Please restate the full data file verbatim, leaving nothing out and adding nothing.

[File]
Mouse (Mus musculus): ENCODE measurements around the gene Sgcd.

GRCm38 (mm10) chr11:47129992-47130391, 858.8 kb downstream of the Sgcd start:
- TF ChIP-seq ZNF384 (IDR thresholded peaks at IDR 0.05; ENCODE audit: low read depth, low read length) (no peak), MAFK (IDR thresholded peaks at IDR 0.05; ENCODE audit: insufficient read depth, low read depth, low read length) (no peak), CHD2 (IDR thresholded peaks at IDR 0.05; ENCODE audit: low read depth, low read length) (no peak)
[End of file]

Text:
Mouse (Mus musculus): ENCODE measurements around the gene Sgcd.

GRCm38 (mm10) chr11:47129992-47130391, 858.8 kb downstream of the Sgcd start:
- TF ChIP-seq ZNF384 (IDR thresholded peaks at IDR 0.05; ENCODE audit: low read depth, low read length) (no peak), MAFK (IDR thresholded peaks at IDR 0.05; ENCODE audit: insufficient read depth, low read depth, low read length) (no peak), CHD2 (IDR thresholded peaks at IDR 0.05; ENCODE audit: low read depth, low read length) (no peak)